The report notes that whilst most people already achieve the recommendation to consume 70g or less of red and processed meat per day, a third eat more, and the report estimates that national meat consumption would fall by at least 15% and red and processed meat consumption by at least 27% if everyone complied with this advice. However, the report states that meat consumption will need to be reduced by 30% to meet targets related to climate change and that consumption of fibre and fruit/vegetables will need to increase by 50% and 30% respectively to meet health related goals. These changes to fruit, vegetable and fibre consumption reflect the need to meet current 5 A DAY and fibre recommendations but will be challenging (major sources of fibre being wholegrain cereals, vegetables, pulses and, to a lesser extent, fruit).

We know that healthy dietary patterns provide significant benefits for our health but it is also clear that we need to change the way we produce and consume food in order to make our food system more environmentally sustainable. While there is still a lot we don’t know about exactly what a healthy and sustainable diet looks like, there are many changes we can make that can benefit both health and the planet. These include eating a plant-rich diet with more wholegrains, vegetables, fruits, nuts and pulses, varying our intake of protein-rich foods to include more plant-based sources, and reducing food waste.


Box 1. Selected British Nutrition Foundation resources on healthier and sustainable diets

7-day meal plan illustrating one way to meet 5 A DAY, fibre and other nutrition recommendations over a week.

Quality Calorie concept encourages us to not just look at the number of calories we consume, but also the quality of our diet.

Spotlight on sustainable eating, brings together recent papers on this topic published in our journal Nutrition Bulletin

The Foundation will be publishing a paper looking in-depth at the research behind what we mean when we talk about healthy and sustainable diets in our journal Nutrition Bulletin this September.


Increasing access to healthier foods

A number of the report’s recommendations relate to increasing access to healthier foods, particularly for those on low incomes. This includes extending access to free school meals, expanding the healthy start scheme and the ‘Community Eatwell’ programme, where GPs would be able to prescribe fresh fruit and vegetables to those suffering from poor diets or food insecurity. We welcome this positive focus on not only cutting back on nutrients such as sugar and salt, but also emphasising what we need to eat more of. While fruit and vegetables are clearly important to include, we would encourage including a broader range of plant foods including wholegrains and pulses to provide a balance of nutrients and variety across the diet.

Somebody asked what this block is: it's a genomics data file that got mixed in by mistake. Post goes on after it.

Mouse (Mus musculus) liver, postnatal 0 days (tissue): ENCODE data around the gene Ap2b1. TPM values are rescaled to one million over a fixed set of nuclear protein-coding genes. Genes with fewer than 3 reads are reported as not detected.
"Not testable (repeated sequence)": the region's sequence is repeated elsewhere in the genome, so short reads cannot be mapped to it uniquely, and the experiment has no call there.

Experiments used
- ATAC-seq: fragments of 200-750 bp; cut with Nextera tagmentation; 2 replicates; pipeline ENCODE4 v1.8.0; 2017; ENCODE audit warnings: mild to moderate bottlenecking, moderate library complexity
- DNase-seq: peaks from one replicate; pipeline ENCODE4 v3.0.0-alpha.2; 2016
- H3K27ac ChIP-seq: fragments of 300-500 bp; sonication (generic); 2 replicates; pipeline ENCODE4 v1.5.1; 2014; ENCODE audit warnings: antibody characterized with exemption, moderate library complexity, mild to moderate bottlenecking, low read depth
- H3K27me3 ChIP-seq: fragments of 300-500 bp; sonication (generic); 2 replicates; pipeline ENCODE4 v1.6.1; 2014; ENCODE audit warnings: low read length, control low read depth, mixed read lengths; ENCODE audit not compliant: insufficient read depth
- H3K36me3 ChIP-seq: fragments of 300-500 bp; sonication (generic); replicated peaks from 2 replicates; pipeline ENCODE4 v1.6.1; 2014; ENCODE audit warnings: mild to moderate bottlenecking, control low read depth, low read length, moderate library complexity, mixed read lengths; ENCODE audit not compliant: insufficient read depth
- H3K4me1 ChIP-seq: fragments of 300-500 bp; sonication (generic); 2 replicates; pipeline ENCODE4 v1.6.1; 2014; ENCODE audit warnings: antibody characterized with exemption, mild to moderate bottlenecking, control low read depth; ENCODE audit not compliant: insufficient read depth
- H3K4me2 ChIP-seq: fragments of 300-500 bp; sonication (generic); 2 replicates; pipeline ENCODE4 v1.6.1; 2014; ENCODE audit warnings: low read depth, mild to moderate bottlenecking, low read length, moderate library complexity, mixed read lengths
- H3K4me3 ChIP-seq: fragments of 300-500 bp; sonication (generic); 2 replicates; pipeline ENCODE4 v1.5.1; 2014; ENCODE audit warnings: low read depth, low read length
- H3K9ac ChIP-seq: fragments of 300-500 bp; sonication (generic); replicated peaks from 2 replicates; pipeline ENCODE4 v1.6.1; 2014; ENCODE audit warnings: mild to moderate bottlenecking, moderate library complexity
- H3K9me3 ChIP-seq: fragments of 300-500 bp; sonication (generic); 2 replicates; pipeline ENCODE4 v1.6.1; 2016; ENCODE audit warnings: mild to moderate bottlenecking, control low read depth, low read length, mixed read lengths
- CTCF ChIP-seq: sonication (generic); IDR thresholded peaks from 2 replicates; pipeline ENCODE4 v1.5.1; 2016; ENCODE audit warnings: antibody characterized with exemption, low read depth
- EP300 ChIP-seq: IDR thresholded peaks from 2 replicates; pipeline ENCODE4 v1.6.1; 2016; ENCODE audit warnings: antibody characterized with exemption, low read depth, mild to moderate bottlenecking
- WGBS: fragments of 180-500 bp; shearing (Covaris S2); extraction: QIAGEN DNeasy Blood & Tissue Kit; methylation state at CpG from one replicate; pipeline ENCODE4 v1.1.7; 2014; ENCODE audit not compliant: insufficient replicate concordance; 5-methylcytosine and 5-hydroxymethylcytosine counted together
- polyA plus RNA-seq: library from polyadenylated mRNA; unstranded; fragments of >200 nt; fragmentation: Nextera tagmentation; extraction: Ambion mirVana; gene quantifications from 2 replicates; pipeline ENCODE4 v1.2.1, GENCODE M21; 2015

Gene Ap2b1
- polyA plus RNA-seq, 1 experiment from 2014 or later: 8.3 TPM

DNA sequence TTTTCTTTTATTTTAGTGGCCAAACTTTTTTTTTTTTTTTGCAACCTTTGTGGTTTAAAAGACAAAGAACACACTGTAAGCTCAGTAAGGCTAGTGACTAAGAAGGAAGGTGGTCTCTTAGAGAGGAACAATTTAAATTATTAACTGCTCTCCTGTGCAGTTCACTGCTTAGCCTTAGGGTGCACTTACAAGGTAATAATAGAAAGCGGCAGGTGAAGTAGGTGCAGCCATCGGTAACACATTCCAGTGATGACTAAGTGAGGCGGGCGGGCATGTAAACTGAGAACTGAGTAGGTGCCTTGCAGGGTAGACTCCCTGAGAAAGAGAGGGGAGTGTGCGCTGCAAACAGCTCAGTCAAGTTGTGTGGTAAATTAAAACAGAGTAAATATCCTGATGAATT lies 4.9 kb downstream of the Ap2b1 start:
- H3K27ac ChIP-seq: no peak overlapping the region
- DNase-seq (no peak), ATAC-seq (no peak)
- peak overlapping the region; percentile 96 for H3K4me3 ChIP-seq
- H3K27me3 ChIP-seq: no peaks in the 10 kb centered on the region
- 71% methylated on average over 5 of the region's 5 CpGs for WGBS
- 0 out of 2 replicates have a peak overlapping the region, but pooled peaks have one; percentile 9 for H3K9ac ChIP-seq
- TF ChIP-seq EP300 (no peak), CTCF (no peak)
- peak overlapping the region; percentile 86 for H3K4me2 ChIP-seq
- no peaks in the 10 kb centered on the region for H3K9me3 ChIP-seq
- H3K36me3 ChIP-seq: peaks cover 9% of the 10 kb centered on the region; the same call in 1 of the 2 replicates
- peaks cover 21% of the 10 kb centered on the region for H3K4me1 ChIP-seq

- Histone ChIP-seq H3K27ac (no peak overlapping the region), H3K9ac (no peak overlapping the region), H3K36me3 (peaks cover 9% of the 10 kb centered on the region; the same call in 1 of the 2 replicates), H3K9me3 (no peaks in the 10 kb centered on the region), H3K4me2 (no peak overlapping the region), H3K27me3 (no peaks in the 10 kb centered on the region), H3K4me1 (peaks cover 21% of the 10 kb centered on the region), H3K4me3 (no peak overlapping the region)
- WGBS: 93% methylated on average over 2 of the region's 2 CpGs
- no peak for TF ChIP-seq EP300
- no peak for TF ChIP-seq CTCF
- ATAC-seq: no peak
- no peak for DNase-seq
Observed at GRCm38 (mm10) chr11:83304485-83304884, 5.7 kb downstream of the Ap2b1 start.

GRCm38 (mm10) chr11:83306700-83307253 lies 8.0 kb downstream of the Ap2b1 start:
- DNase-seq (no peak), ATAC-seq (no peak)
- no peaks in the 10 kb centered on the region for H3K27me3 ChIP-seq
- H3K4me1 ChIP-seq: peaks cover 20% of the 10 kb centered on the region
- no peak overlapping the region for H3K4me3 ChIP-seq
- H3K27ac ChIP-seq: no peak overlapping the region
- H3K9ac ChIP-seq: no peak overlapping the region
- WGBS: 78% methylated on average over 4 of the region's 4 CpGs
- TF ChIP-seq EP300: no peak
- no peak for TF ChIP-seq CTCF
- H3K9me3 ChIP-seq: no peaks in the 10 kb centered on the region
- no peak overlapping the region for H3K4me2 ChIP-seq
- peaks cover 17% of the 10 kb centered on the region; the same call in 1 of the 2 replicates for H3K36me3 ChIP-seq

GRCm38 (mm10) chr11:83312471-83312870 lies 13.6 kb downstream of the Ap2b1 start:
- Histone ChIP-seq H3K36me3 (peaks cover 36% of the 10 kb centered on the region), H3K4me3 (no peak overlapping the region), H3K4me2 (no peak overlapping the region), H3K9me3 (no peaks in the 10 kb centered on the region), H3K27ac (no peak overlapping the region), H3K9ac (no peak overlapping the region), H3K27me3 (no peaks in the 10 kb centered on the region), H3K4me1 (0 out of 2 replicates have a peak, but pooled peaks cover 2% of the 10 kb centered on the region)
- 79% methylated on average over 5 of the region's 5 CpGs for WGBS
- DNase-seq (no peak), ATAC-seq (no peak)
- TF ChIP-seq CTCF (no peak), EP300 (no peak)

The report focuses heavily on the adverse outcomes associated with obesity, but it is important to remember that whilst overweight and obesity are key public health concerns, health is much more than just our body weight. The current UK diet falls short in terms of meeting recommendations such as adequate fibre and fruit and vegetable intakes, and intakes of some essential vitamins and minerals are low in some age groups. A healthy balanced diet supports all the systems of the body including our immune, cardiovascular and nervous systems, helps to maintain healthy bones and muscles and supports a healthy gut. While the report highlights that physical activity alone does not usually deliver weight loss, there is evidence that activity combined with dietary changes can be more effective than diet alone for weight control and that physical activity can have significant benefits for physical and mental health and reduction of disease risk.

More and better food and nutrition education in our schools

Roy Ballam, Managing Director and Head of at the British Nutrition Foundation said: “We welcome the inclusion and support for more and better food and nutrition education in our schools and are pleased to see food education highlighted throughout this report. We agree that food and nutrition should be taken seriously – the British Nutrition Foundation always has”.

In relation to the 5 key areas of recommendation 3 in the report, Launch a new Eat and learn initiative for schools, we would highlight the following points:

1. Curriculum changes

 a. Sensory education for early years – we support food and nutrition education for nursery and reception classes. We believe that they can actively take part in a range of learning – about health, cooking and food provenance. We already provide support online, and have been involved in research projects looking at increasing fruit and vegetable consumption in this age phase.